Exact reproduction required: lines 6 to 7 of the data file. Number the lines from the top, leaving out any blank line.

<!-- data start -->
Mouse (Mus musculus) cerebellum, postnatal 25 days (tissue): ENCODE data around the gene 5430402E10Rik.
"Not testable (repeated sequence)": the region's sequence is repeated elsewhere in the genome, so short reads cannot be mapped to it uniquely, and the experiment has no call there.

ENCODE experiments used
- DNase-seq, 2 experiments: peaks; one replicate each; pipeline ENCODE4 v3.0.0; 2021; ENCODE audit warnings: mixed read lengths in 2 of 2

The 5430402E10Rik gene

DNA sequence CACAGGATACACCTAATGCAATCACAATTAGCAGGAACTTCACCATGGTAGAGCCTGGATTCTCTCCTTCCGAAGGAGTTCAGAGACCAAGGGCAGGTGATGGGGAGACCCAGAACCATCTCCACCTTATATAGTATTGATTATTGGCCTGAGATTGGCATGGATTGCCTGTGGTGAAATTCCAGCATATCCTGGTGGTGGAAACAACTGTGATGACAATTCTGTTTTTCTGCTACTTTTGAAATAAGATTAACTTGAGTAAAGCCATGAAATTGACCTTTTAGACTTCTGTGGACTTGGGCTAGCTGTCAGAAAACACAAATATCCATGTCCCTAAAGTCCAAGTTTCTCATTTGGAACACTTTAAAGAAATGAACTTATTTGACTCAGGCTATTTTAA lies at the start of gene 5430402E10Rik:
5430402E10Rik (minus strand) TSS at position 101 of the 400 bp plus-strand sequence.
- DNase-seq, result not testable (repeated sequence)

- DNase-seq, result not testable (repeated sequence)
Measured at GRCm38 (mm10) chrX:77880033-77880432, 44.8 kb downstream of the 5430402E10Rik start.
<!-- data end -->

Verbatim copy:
DNA sequence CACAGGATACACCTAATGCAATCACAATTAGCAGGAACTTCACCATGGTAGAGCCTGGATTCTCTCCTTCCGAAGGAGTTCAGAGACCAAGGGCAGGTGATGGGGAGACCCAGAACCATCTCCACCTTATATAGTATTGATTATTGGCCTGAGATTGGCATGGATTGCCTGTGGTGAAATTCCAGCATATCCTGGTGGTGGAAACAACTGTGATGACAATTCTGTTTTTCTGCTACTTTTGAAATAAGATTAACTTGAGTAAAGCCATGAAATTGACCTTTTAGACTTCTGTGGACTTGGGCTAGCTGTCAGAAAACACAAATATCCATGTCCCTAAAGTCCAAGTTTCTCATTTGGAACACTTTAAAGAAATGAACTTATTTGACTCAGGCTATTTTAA lies at the start of gene 5430402E10Rik:
5430402E10Rik (minus strand) TSS at position 101 of the 400 bp plus-strand sequence.